Sermon – July 25, 2021
We can no longer live the same lives we lived before there were smart phones, the internet, automobiles, and refrigeration. Yet, of all the events that have changed the course of human history, the cross of Jesus Christ stands at the apex. Nothing has radically shaped the future quite like that one weekend 2,000 years ago. So, what was life like before that? Or, rather, what was salvation like before? If saints of old were saved by faith, what did they believe in? Or were they just saved by works? Today, Paul points to our shared salvation with those who have come before us; even with those who came before Christ.
1. The OT saints were justified by faith
Paul sees in Abraham the very pattern of justification that we have. The saints of the OT, just like us, were justified by faith. That faith was not precisely in Jesus, but it was in the promise that God would clarify through time. Abraham believed in the promise of children; Moses prophesied that another prophet like him would arise; David that a Son would always sit on his throne; Isaiah sees that servant who sacrifices his life like a lamb. It was believing in these promises, these words from God, that justified the saints of the OT. Our justification is not different, but has the benefit of hindsight – we know the fulfillment of these promises, not just their promise.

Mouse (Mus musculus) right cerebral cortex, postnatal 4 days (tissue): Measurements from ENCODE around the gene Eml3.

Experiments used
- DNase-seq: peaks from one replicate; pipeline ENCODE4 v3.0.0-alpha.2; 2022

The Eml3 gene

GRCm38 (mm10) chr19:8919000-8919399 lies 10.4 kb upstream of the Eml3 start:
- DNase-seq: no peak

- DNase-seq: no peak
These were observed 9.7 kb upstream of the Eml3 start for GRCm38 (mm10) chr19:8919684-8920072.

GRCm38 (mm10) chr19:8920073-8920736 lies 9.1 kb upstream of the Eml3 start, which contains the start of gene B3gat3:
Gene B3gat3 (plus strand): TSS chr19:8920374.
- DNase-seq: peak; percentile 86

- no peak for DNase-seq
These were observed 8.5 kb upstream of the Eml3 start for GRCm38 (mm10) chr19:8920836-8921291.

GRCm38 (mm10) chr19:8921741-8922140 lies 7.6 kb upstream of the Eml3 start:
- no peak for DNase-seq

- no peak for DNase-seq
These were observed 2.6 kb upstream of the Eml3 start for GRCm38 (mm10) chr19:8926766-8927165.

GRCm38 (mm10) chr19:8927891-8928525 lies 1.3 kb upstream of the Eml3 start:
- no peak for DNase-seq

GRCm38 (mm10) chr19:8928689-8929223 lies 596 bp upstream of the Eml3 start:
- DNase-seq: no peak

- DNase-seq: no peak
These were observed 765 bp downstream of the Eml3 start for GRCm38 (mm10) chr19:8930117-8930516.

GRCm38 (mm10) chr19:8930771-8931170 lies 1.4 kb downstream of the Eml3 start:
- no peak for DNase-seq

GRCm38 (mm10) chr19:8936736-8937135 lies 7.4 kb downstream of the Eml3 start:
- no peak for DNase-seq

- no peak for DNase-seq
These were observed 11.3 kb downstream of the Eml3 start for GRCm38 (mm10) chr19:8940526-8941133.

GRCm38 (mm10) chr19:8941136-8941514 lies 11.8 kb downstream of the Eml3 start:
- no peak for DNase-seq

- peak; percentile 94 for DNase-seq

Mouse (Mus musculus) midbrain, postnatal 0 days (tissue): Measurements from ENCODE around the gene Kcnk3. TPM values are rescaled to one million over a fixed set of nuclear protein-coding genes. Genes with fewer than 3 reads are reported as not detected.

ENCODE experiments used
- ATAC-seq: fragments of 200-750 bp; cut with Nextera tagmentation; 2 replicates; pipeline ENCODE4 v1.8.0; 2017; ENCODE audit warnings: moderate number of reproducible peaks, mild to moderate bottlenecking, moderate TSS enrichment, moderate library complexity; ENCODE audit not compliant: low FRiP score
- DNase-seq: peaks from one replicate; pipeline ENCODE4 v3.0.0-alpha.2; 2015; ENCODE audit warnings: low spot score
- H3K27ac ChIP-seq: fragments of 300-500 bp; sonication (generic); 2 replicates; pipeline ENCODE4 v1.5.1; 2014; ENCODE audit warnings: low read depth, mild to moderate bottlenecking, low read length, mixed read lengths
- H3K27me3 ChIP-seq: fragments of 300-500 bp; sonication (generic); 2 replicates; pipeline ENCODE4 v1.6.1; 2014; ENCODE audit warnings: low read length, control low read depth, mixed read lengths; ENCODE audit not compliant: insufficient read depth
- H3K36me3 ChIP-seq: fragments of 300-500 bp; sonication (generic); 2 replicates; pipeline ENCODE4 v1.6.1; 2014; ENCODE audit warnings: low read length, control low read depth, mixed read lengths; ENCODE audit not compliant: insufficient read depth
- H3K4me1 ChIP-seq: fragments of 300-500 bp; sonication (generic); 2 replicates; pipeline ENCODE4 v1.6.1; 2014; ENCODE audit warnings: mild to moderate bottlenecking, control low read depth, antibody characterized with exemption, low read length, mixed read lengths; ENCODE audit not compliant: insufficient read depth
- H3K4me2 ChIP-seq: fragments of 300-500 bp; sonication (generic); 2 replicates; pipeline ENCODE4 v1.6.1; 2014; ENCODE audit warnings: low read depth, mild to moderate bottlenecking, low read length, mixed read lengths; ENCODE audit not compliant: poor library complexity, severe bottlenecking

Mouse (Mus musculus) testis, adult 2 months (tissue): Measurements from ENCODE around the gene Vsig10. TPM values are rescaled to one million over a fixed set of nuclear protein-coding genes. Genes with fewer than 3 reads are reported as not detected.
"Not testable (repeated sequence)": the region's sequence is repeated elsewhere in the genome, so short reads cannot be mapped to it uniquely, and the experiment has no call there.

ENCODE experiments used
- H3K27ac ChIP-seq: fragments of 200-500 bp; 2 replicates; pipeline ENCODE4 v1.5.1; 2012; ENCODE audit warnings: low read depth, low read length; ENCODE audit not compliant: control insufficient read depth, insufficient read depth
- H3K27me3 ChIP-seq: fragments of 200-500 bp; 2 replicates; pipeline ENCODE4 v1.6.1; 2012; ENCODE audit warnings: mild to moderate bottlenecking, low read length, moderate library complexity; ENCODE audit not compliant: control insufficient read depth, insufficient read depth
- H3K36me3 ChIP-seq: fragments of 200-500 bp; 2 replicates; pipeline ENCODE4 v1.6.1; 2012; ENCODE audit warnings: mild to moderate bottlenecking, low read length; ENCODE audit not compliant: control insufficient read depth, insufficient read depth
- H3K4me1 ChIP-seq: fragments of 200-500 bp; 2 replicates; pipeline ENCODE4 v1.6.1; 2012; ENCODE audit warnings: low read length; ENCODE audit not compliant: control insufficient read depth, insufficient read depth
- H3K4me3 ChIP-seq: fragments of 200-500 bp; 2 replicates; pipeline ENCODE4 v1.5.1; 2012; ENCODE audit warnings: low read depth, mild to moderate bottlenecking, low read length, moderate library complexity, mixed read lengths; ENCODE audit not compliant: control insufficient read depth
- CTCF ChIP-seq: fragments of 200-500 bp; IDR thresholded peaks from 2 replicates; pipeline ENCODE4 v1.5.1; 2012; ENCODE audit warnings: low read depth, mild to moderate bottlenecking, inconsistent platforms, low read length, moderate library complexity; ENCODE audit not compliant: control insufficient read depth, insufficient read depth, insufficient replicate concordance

2. The OT saints were justified and forgiven
One of the reasons why we must keep faith and faithfulness as separate realities, is because justification by faith includes the idea that we are forgiven precisely when we are not faithful. David clearly has this in mind when he talks about the blessing of being forgiven; an idea that Paul includes under the umbrella of justification. Jesus did many things for us, all of which must be spoken of if we are to be faithful and well -rounded Christians. But one thing is central: through his blood we have redemption, the forgiveness of sins. After all, God is a God who justifies the ungodly!